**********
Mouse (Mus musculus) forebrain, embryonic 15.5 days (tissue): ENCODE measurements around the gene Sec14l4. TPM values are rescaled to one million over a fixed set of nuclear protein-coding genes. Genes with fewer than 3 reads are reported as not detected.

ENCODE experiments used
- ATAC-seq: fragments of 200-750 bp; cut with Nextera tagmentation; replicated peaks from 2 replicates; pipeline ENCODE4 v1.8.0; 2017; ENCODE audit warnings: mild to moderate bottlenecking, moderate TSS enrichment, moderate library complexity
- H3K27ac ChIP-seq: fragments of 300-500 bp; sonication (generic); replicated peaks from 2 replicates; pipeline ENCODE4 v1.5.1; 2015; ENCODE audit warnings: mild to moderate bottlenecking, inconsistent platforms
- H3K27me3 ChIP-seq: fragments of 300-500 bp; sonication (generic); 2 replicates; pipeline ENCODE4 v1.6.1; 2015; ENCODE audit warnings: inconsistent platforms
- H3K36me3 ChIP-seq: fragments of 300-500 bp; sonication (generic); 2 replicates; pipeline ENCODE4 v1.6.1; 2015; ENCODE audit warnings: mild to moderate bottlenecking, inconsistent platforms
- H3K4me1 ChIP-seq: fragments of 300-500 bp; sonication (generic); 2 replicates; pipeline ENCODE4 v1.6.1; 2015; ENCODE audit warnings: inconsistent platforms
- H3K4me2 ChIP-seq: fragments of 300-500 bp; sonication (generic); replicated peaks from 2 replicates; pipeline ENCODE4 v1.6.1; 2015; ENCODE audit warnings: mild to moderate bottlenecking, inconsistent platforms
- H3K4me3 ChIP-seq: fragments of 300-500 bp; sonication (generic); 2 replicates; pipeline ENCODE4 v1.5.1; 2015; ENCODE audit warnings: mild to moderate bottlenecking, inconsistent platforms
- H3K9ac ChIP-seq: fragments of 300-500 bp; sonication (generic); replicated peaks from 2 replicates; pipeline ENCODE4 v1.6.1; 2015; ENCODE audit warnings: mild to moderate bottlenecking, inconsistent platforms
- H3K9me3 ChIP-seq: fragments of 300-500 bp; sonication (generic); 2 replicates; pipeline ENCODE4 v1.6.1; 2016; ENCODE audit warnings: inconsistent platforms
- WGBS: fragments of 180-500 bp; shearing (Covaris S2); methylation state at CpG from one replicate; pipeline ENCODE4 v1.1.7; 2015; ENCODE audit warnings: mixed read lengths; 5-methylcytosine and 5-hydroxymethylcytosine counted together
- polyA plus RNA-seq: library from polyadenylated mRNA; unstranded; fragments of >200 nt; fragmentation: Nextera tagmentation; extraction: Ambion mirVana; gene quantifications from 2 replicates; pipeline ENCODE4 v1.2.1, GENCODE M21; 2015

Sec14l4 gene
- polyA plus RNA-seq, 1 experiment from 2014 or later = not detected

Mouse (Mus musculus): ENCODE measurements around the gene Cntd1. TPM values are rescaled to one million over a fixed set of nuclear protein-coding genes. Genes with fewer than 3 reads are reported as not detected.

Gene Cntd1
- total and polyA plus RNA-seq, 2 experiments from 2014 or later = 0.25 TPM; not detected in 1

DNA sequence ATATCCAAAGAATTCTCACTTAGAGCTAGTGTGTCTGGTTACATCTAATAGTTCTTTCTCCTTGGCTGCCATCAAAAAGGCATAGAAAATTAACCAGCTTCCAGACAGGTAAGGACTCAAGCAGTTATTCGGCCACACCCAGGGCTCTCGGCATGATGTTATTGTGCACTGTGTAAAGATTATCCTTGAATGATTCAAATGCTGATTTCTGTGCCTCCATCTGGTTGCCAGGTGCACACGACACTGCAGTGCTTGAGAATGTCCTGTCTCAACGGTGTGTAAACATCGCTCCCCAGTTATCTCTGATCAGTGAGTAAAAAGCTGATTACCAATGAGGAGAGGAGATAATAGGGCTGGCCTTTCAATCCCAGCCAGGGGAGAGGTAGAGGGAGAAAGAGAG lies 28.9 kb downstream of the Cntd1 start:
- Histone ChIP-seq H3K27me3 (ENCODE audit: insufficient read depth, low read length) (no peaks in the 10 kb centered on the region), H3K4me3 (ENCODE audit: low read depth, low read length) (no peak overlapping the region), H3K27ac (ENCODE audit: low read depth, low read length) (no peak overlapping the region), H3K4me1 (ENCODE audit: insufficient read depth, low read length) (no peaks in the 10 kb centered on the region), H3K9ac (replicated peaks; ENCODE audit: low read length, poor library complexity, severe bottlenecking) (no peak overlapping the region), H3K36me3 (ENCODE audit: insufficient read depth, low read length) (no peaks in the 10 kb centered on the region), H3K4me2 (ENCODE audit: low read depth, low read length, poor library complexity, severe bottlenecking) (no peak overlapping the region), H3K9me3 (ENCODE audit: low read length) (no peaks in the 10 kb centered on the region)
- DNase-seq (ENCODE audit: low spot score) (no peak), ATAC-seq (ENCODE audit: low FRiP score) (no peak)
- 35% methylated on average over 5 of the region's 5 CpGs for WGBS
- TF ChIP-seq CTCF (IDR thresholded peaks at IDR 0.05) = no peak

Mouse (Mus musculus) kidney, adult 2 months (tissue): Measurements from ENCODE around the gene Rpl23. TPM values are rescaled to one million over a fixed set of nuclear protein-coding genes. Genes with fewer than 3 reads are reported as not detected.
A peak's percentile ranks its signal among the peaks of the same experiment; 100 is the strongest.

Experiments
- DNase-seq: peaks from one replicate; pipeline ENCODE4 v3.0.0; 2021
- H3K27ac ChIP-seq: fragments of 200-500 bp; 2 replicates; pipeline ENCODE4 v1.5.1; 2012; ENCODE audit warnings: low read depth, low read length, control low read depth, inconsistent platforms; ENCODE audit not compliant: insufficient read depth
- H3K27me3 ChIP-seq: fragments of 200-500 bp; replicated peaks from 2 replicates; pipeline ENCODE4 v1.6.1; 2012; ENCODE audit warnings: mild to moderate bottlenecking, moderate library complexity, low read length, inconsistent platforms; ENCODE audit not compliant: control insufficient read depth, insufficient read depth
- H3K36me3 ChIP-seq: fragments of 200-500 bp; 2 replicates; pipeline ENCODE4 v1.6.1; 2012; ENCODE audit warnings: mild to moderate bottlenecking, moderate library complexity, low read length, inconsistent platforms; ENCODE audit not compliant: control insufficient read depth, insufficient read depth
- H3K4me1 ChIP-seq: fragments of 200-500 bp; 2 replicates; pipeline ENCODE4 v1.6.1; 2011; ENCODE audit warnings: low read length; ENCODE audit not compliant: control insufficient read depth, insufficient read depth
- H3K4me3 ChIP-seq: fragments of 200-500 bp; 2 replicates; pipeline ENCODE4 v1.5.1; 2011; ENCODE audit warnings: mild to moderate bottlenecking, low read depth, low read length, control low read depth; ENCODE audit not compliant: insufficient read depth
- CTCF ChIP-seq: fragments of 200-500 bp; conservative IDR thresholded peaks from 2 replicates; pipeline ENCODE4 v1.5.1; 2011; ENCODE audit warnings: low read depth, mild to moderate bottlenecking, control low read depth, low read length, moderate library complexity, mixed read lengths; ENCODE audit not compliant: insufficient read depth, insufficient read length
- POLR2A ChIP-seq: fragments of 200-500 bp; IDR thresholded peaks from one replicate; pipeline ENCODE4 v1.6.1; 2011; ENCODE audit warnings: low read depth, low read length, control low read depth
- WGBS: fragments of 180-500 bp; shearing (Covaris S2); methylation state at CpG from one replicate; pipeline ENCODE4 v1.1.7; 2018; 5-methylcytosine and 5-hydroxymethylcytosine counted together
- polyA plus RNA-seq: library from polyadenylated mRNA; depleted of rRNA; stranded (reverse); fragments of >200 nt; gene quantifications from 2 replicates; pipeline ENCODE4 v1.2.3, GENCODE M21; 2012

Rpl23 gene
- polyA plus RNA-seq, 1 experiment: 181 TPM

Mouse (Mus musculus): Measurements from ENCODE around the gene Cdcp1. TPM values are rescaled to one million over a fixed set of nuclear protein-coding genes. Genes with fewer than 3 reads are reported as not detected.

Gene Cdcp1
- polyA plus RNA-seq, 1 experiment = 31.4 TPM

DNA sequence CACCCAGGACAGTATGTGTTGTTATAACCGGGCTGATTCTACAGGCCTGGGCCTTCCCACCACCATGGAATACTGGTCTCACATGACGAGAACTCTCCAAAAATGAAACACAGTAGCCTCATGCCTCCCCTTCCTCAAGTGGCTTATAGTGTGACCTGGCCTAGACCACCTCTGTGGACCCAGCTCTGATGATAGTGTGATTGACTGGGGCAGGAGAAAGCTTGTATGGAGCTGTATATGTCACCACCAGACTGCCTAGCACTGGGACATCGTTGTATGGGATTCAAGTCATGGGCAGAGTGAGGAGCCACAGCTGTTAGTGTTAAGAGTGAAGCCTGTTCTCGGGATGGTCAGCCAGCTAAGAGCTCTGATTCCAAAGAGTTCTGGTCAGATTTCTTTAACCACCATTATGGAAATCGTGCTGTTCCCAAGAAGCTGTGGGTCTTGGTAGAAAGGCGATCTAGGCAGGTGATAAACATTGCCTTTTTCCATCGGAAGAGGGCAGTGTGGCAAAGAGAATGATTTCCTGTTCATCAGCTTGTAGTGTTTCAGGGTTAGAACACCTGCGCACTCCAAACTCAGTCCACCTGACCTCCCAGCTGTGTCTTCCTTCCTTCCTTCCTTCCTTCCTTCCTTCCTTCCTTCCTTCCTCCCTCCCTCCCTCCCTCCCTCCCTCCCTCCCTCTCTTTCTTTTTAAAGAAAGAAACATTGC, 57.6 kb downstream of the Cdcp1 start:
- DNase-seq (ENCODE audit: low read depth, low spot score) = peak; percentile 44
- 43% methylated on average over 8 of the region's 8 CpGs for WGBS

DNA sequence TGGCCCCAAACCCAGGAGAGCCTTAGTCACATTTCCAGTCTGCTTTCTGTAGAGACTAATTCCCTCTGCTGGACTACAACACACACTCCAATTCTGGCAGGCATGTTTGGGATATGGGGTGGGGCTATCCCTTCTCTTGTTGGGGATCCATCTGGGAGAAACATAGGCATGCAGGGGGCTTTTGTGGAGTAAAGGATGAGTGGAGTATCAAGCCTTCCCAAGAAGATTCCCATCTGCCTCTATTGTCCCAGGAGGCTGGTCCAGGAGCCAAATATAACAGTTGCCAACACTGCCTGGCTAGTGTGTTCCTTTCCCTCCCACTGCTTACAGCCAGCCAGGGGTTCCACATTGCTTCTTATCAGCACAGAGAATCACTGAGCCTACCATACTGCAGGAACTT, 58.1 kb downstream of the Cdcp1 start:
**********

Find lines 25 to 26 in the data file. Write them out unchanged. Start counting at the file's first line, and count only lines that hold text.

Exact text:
A peak's percentile ranks its signal among the peaks of the same experiment; 100 is the strongest.

Experiments